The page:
Between January 2011 and March 2013, TDC dealt with 1537 questions submitted under the Freedom of Information Act.

The total cost of dealing with these cases over this period, on which officers were required to spend 3,278 hours, amounted to an estimated amount of £130,850, which represents an average of £85.13 per case.

Of the total amount, ten people making regular FOI requests incurred costs to the TDC rate payer of £14,233, with an average time of 2.3 hours taken on obtaining the answers to their questions.

One person in particular has submitted a total of 63 FOI questions since January 2011, on which a total of 206 hours of officer time has been spent and at a cost of over £7,000.

So I also ask colleagues and members of the public to please think very carefully before making FOI requests – they have to be resourced and residents ultimately foot the bill through their council tax.


In summary, this council is at a critical point. Because of the appalling actions of a former Conservative council leader, we need to review our current processes and procedures to restore the public’s confidence in TDC.

I really am delighted that it is our Labour administration that will now oversee that process. It would have been difficult, if not impossible, for a Conservative group so closely aligned to the former leader to perform this task.

We are a fresh team with absolutely no allegiance to the former Conservative leader and we will make sure the job is done correctly.

We are not complacent about the way decisions are made and implemented and our guiding principle will always be the public interest. We intend to continue to debate, scrutinise and challenge every aspect of Thanet District Council’s work on behalf of the community it serves.

Thanet Labour Group Press Office

Tuesday, 16 April 2013


Hilary Benn MP, Labour’s Shadow Communities and Local Government Secretary, commenting on reports that Lib Dem and Conservative MPs are likely to rebel against the Government's plans to relax planning laws, said:
"This likely rebellion over planning laws shows that the Government is so weak and divided, that it can't even agree on how to build conservatories.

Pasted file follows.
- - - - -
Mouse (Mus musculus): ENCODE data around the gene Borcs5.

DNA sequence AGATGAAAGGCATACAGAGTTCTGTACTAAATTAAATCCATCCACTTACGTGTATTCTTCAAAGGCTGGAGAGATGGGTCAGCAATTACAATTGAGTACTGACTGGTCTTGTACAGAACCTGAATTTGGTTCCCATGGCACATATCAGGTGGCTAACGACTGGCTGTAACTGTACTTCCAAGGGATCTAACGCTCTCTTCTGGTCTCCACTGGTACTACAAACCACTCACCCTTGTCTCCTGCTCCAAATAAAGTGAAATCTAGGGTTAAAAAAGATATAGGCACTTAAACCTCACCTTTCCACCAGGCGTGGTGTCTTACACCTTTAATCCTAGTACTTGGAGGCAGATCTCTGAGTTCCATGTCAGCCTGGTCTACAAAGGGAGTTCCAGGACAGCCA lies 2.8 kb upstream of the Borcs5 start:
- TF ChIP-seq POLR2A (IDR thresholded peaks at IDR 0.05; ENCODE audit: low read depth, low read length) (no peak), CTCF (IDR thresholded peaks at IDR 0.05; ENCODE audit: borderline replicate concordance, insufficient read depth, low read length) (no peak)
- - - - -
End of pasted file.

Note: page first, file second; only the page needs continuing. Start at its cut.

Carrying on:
"This ill-conceived scheme to allow unregulated and potentially unsightly development without scrutiny is anti-localist and will sow discord between neighbours.
"If they really wanted to give an immediate lift to the construction sector they would take Labour's advice and cut the rate of VAT on home improvements and repairs, creating 100,000 jobs and helping both homeowners and builders."

Thursday, 11 April 2013


Cliftonville Branch of the Labour Party unanimously selected Alan Currie as our candidate for the forthcoming district ward by-election in Cliftonville East at our Northdown Road offices this week.

Alan has lived in Cliftonville with his family since 1994. His three children all attended Cliftonville Primary School. After working previously in property management he now works in Thanet as an English language teacher and NVQ Assessor.

Over the past decade Alan has campaigned for improved facilities in Dane Park, the protection of public spaces in Northdown Park and for the past two years he has been a volunteer Thanet coastal warden looking after Palm Bay.

Thanet Labour Group Leader Cllr Clive Hart said "I know Alan to be a really smashing guy who just loves his local community. He's been waiting for his family and life circumstances to allow him the time to get even more deeply involved and that time has now come. Alan will make an excellent local councillor".

The by-election will take place on May 9th following the imprisonment of former Conservative ward councillor and council leader for misconduct in public office.

Promoted by Michelle Fenner

Published by South Thanet Labour
44 Northdown Road

Thursday, 4 April 2013


Gregg McClymont MP, Labour’s Shadow Pensions Minister, responding to the Work and Pensions Committee report on State Pension reform, said:
“It is clear from the substantial work of the committee that there is significant confusion surrounding the pension changes. In pensions clarity is key particularly for those so close to retiring and the Government is failing. Hundreds of thousands of women close to retirement are now set to lose out thanks to this Government’s plans.
“First we were to see the new pension in 2016, then it was “too complicated”, now they have decided it isn’t that tricky after all. The truth is the coalition approach to pensions is in utter disarray.”
Labour Party

Tuesday, 2 April 2013


By Cllr Michelle Fenner
Thanet District Council found itself in the unenviable position as owners of Ramsgate Port, being an open port, of having to allow the shipment of live animals from it by the owners of the mv Joline.

In July 2011 a motion from Labour Councillors calling on TDC to investigate all possible legal avenues to stop the shipments and calling for an 8 hours limit for total journey time was agreed unanimously by all, TDC Councillors, from all political parties.